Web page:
How much is your art worth?

This is a tricky, but important question. For a more in-depth discussion visit


The question of how art should be priced is an especially common one, particularly for emerging artists with little access to feedback on their market rate.

In general, artists tend to undervalue their art. Fresh graduates fear price standing in the way of a final sale, while some artists are simply unsure of their talent. Other artists however compare their style or genre with well-known, established artists and go the other extreme of being over-priced.

As such, artwork pricing should be based on the following factors (rather than personal ideas of self-worth):

  • What is your formal art education? Did you study art or are you a talented “outsider”?
  • How much experience do you have? How many years have you been creating?
  • Are you a professional or hobby artist? Have you reached a stage, where you can live off your art? Simply put, can you pay your rent and buy food by your art sales?
  • How much time did it take to create your artwork, frame it, ship it, look for juried art competitions, fill out forms, read and reply to emails, prep images, etc?
  • How much did your medium cost? Price of materials ie. paint, canvas, printing, framing, packaging, and shipping.
  • How unique is your artwork? Is your art recognisable? Do you have a “brand” to your name?
  • What kind of reputation are you looking to foster? Do you want to be considered a high end artist or an affordable artist?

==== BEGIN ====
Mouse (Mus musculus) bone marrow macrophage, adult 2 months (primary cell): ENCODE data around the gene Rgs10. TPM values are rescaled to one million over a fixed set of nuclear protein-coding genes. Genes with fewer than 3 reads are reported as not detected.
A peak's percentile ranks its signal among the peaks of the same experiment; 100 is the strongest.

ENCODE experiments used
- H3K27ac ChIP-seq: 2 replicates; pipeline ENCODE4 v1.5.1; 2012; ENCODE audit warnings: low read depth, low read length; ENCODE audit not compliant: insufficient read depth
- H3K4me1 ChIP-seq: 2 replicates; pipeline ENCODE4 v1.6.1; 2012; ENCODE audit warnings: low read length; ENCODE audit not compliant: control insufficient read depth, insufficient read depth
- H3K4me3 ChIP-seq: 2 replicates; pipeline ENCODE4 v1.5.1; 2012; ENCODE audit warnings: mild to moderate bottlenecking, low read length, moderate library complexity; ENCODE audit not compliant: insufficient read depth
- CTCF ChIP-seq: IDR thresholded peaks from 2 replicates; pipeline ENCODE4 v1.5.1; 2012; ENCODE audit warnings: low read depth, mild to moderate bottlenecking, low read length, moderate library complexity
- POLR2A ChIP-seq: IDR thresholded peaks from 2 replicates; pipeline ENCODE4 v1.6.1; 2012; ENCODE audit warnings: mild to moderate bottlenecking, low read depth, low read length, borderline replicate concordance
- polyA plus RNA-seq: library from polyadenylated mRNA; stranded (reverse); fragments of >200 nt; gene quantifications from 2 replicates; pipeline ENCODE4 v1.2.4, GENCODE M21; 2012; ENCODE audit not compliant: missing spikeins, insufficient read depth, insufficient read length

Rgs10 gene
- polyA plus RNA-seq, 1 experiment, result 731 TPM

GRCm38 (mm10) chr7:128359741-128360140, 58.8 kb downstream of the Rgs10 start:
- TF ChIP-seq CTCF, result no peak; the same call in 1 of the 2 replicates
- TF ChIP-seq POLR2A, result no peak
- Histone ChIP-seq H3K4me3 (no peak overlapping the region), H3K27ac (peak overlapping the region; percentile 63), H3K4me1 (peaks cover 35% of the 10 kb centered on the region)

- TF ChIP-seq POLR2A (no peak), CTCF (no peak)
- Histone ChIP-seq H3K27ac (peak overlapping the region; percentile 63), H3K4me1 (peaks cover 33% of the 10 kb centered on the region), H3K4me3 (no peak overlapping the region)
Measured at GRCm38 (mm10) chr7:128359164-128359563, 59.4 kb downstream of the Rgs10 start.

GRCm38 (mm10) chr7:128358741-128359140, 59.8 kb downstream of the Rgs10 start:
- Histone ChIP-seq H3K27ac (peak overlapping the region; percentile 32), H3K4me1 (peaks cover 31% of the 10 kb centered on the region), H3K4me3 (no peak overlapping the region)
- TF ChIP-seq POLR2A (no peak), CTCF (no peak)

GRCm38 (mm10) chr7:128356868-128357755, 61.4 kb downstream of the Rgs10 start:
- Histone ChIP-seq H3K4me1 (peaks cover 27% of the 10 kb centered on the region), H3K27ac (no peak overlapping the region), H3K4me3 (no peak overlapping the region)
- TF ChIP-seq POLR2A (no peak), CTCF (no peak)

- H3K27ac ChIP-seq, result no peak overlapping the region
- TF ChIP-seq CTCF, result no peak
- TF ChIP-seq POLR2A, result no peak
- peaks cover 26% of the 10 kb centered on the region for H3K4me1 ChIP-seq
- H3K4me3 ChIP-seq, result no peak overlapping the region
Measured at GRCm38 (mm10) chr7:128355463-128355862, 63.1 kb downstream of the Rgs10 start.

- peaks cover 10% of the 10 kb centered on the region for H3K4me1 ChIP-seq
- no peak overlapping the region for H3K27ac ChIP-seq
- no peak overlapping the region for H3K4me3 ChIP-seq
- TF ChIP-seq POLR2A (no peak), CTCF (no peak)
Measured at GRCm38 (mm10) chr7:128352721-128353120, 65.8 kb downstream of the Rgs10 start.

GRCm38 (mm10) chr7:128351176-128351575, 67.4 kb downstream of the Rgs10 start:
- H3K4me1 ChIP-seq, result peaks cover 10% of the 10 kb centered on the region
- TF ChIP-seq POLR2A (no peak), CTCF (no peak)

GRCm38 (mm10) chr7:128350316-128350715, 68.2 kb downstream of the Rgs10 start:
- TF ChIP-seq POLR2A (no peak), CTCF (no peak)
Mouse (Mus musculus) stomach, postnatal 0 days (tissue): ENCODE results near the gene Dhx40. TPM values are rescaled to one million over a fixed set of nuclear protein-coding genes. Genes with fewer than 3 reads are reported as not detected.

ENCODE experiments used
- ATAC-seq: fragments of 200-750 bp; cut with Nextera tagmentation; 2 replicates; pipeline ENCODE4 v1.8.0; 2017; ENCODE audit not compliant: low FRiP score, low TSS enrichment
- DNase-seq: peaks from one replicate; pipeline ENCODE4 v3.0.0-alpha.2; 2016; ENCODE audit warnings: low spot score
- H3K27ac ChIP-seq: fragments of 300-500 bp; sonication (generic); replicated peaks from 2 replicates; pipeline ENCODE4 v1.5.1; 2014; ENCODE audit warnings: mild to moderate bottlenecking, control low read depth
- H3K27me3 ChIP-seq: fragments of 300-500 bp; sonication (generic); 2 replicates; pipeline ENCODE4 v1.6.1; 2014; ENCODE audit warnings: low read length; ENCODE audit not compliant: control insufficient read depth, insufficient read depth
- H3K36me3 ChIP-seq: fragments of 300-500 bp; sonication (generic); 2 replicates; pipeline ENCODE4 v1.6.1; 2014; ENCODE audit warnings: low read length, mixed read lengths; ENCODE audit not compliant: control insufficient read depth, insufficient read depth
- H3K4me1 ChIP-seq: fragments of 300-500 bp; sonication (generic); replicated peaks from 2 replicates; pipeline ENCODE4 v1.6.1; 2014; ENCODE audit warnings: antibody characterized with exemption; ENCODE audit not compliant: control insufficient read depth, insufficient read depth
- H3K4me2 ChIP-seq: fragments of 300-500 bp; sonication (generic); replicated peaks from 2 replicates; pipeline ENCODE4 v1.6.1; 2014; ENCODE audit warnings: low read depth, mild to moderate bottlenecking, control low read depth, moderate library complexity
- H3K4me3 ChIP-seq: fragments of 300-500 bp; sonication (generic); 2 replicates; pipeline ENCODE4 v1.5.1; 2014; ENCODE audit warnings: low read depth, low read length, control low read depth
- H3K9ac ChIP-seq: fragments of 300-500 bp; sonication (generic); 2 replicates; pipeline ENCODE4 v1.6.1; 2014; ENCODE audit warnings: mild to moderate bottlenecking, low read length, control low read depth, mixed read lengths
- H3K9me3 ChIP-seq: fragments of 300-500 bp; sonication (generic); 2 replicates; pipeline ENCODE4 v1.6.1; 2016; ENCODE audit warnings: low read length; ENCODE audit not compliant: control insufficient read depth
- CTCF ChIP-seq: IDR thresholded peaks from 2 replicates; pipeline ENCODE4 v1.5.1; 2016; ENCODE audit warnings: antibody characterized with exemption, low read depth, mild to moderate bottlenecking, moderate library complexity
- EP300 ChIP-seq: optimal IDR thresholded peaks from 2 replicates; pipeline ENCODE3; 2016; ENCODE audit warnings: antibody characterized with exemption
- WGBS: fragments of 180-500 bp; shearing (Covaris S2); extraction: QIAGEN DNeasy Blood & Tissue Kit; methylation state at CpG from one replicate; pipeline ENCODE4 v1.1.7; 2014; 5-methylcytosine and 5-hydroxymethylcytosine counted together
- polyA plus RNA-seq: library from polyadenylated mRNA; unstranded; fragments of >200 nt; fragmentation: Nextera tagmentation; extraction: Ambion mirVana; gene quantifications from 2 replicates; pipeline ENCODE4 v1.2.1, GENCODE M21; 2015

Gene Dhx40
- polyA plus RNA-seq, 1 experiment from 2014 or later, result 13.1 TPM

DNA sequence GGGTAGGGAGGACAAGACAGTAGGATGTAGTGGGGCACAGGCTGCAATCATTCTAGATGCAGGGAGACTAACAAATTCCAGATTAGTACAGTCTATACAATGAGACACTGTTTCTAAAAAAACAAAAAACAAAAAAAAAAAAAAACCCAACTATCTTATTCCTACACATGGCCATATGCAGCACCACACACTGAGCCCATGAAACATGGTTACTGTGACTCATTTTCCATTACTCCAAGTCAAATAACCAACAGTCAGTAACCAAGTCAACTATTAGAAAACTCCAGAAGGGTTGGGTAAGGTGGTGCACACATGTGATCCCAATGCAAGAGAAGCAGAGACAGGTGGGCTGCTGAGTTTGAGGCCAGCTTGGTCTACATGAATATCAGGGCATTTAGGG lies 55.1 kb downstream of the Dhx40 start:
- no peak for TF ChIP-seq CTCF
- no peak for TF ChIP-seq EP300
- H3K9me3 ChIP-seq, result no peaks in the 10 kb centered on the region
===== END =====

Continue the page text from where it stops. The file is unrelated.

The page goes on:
Note regarding price structure with galleries:  At JanKossen Contemporary for instance, we operate as a classical gallery; meaning artists are selected to be part of a focused program (max. 15 artists) who meet the criteria and cater to the needs and tastes of a particular type of art buyer/collector. Often this translates, that only established, mid-career professional artists are represented for the collector base we have. A 50% gallery commission is the norm; and these artists expect a gallery in return to promote them, increase their brand among collectors whether by gallery on-site shows, or art fair participation. Because, based on their sales track-record, these artists can actually select the galleries they wish to work with.

If a gallery approaches you, be aware that a 40 – 50% commission is the norm. (visit for more information of how galleries operate). This should not, however, translate into a doubling of your existing price. No gallery will accept a doubled price if your market rate does not support this amount. Always keep future gallery representation in mind when you are starting as an artist and selling your art, that you “could” in essence be happy with 50%. This is a complex discussion and an online-course is available

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